Please don't tell a child they can't sing. You could cause more damage than you think

Posted by Norman Bailey on Saturday, December 28, 2013 Under: Singing
"Let the young practice only until they are able to feel the noble melodies and rhythms"  - Aristotle

A new singing pupil of mine burst into tears in her first class.  All because she hit the note C and sustained it for 10 seconds.  The shock and relief at discovering she wasn't tone deaf and was indeed able to sing after all.  

Her experience is very common.  I keep saying that I should carry a sealed envelope, which I can open within 5 minute of talking to a new pupil. The note inside it would read.  When I was young someone told me I couldn't sing.

I have at a lot of people coming to me - or avoiding singing - for the same reasons.  They've had a negative singing experience dating back to their childhood.  This usually involved an adult: a parent, teacher or choir master, telling them there was something wrong with their voice.  Now whether or not this was done with the intention of putting people of singing for life or just to keep a child quiet, doesn't seem to matter.  The memory of such a judgement reduces people to tears for decades.

Why would anyone tell a 5-year-old child they can't sing? 

People need to appreciate the emotional impact .  Plus, are you sure it makes any sense to tell a child they can't sing at such a you age?  At 5 years old It's highly unlikely that a child is good at most things.  Put a child behind the wheel of a car and see how far they get.  Why?  Because they don't know how to drive and would probably have a hard time controlling a car even if they did.  But that doesn't mean they won't be able to drive once they've learnt how to in the future.  


What do you do for a living?  Doctor, actor, checkout clerk?  How good were you at 5?  What if someone tested you at you ability to carry out these tasks and made a judgement on you capacity to do it in the future.  Well this is what people do to children all the time.


One of the reason this happens is that I'm not sure that people appreciate that singing is a skill that takes years of training to master.  And that we do an injustice to those who do it well by thinking that their talent in simply 'God given' and belting out great melodies comes naturally.  Think of it this way,  Speaking is natural - mastering language and good communication take years of training. I pupil of mine, caught in this singers are born that way mentality,  was comparing herself unfavourably to a young singer she knows.  'But Suzie, who's 12, she explains,  has got a naturally beautiful singing voice'.  Deeper probing reveals that little Suzie has been receiving dance music and singing training for the last 3 years.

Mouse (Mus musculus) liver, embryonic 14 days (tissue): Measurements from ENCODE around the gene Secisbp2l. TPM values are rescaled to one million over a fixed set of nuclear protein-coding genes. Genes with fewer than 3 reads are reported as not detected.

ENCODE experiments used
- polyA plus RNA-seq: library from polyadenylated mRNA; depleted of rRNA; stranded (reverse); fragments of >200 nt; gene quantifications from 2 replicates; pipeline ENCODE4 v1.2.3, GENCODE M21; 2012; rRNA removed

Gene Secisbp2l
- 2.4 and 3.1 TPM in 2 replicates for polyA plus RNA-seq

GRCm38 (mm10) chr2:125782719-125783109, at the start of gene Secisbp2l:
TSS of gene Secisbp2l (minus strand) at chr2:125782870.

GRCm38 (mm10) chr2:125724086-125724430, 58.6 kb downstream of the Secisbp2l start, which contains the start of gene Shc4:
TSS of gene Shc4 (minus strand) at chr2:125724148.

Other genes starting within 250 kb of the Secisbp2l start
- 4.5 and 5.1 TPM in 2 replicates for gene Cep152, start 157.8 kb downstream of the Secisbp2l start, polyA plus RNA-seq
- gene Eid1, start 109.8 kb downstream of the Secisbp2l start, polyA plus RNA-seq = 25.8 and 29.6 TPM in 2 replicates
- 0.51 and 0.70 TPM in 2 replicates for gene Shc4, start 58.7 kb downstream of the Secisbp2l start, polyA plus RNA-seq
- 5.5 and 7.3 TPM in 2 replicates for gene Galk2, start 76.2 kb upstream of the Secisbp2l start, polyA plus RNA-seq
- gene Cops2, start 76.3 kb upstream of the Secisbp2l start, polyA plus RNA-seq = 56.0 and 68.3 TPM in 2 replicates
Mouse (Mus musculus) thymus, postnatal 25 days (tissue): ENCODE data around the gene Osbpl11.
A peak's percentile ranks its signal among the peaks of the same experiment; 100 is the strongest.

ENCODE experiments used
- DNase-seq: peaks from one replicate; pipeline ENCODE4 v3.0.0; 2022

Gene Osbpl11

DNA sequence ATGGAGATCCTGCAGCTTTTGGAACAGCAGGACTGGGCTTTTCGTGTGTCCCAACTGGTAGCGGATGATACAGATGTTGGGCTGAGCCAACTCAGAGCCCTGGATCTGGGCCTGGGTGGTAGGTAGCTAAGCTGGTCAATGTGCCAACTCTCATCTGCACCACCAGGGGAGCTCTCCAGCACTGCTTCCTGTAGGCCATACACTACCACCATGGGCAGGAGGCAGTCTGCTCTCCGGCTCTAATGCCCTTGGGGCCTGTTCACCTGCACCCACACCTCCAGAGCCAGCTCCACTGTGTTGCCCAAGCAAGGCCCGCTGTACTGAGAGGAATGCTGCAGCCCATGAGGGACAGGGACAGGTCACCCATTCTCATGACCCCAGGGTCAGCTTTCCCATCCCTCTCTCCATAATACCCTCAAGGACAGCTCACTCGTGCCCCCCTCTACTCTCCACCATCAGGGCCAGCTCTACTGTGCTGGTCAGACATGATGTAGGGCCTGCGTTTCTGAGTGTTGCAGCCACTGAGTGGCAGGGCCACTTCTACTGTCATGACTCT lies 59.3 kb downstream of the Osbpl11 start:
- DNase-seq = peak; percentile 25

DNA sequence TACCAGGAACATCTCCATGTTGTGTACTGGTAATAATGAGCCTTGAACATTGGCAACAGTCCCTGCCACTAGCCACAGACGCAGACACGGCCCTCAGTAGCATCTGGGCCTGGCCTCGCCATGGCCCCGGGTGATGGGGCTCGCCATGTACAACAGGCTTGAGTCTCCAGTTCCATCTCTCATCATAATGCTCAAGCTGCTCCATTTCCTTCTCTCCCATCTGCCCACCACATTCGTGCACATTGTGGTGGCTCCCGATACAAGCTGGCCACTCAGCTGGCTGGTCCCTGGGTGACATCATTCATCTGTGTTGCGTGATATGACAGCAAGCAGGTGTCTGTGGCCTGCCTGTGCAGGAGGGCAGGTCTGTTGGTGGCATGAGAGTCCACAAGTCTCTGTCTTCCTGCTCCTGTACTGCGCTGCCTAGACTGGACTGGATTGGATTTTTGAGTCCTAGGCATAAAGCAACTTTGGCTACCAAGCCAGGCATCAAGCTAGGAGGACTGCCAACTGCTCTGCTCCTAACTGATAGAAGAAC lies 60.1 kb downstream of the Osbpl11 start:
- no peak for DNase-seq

So, what is the best way to teach children to sing 


On teaching children to sing Aristotle had this to say:

"The right measure will be attained if the student of music stops short of the arts which are practiced in professional contests,  and do not seek to acquire those fantastic marvels of education which are now the fashion in such contests, and from these are passed into education."

It seems that little has changed since Aristotle's time back in ancient Greece.  Then, as now, there were great heights to be scales for hose who chose a life in music.  Great accolade to be won and probably a few X Factor type singing contests to enter.  What he's warning of here is for those teaching singing is that they should be swayed by the practices of those for whom music is a profession.  He goes on to say:

"Let the young practice only until they are able to feel the noble melodies and rhythms."

In other word sing for joy and don't push any child into learning things they don't enjoy.  The world is full of people who studied music to a professional standard and then never did a thing with it because they simply gained no joy from it.

Top tips for helping children to get the most out of singing:

  1. Find out what they like singing.
  2. Don't test their ability
  3. Be patient and supportive
  4. Treat the child as an individual and do not compare them favourably or unfavourably with others. (Your own voice)
  5. Seek out professional guidance that your child will connect with
  6. Allow them, and you, to have fun with singing
Oh, and if you think the child is tone deaf read my blog post: 'This simple tone deaf test could change the way you think about your singing'. 



In : Singing 



 

Art will feed itself


Life-long creative. I have one goal in life and that is to live from my creative endeavours, That what my motto 'Art will feed itself' means. this.